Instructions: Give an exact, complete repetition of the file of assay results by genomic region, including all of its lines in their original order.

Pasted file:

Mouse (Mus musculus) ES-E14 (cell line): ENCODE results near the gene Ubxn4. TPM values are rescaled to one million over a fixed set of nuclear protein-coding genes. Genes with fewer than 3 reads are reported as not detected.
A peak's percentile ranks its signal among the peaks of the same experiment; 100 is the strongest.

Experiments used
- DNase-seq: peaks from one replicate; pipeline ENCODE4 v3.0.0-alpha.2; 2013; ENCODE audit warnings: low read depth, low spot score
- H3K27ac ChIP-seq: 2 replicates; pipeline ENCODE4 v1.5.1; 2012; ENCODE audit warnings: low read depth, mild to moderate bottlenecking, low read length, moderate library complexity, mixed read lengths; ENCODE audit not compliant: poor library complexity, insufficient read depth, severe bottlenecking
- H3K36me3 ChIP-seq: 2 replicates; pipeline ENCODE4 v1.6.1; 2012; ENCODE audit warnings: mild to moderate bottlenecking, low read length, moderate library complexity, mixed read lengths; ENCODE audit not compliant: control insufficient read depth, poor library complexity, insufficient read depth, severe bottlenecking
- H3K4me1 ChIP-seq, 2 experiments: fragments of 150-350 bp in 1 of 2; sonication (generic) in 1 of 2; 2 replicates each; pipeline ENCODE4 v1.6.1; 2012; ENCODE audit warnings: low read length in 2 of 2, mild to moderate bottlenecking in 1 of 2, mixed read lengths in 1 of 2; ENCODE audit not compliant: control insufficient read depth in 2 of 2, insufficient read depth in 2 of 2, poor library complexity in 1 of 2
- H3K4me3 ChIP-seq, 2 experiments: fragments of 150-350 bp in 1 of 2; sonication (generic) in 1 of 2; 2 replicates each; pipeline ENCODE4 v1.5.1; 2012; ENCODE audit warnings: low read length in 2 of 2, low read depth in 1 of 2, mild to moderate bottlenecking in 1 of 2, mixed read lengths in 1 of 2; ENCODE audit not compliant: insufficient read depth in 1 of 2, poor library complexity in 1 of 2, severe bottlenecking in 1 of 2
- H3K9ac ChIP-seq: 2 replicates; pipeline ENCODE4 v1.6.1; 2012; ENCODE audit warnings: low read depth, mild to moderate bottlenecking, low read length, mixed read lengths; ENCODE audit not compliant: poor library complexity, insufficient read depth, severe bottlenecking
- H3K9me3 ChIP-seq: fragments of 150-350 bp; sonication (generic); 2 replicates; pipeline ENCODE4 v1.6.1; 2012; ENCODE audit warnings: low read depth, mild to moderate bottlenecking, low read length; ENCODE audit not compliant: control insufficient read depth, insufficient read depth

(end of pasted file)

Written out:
Mouse (Mus musculus) ES-E14 (cell line): ENCODE results near the gene Ubxn4. TPM values are rescaled to one million over a fixed set of nuclear protein-coding genes. Genes with fewer than 3 reads are reported as not detected.
A peak's percentile ranks its signal among the peaks of the same experiment; 100 is the strongest.

Experiments used
- DNase-seq: peaks from one replicate; pipeline ENCODE4 v3.0.0-alpha.2; 2013; ENCODE audit warnings: low read depth, low spot score
- H3K27ac ChIP-seq: 2 replicates; pipeline ENCODE4 v1.5.1; 2012; ENCODE audit warnings: low read depth, mild to moderate bottlenecking, low read length, moderate library complexity, mixed read lengths; ENCODE audit not compliant: poor library complexity, insufficient read depth, severe bottlenecking
- H3K36me3 ChIP-seq: 2 replicates; pipeline ENCODE4 v1.6.1; 2012; ENCODE audit warnings: mild to moderate bottlenecking, low read length, moderate library complexity, mixed read lengths; ENCODE audit not compliant: control insufficient read depth, poor library complexity, insufficient read depth, severe bottlenecking
- H3K4me1 ChIP-seq, 2 experiments: fragments of 150-350 bp in 1 of 2; sonication (generic) in 1 of 2; 2 replicates each; pipeline ENCODE4 v1.6.1; 2012; ENCODE audit warnings: low read length in 2 of 2, mild to moderate bottlenecking in 1 of 2, mixed read lengths in 1 of 2; ENCODE audit not compliant: control insufficient read depth in 2 of 2, insufficient read depth in 2 of 2, poor library complexity in 1 of 2
- H3K4me3 ChIP-seq, 2 experiments: fragments of 150-350 bp in 1 of 2; sonication (generic) in 1 of 2; 2 replicates each; pipeline ENCODE4 v1.5.1; 2012; ENCODE audit warnings: low read length in 2 of 2, low read depth in 1 of 2, mild to moderate bottlenecking in 1 of 2, mixed read lengths in 1 of 2; ENCODE audit not compliant: insufficient read depth in 1 of 2, poor library complexity in 1 of 2, severe bottlenecking in 1 of 2
- H3K9ac ChIP-seq: 2 replicates; pipeline ENCODE4 v1.6.1; 2012; ENCODE audit warnings: low read depth, mild to moderate bottlenecking, low read length, mixed read lengths; ENCODE audit not compliant: poor library complexity, insufficient read depth, severe bottlenecking
- H3K9me3 ChIP-seq: fragments of 150-350 bp; sonication (generic); 2 replicates; pipeline ENCODE4 v1.6.1; 2012; ENCODE audit warnings: low read depth, mild to moderate bottlenecking, low read length; ENCODE audit not compliant: control insufficient read depth, insufficient read depth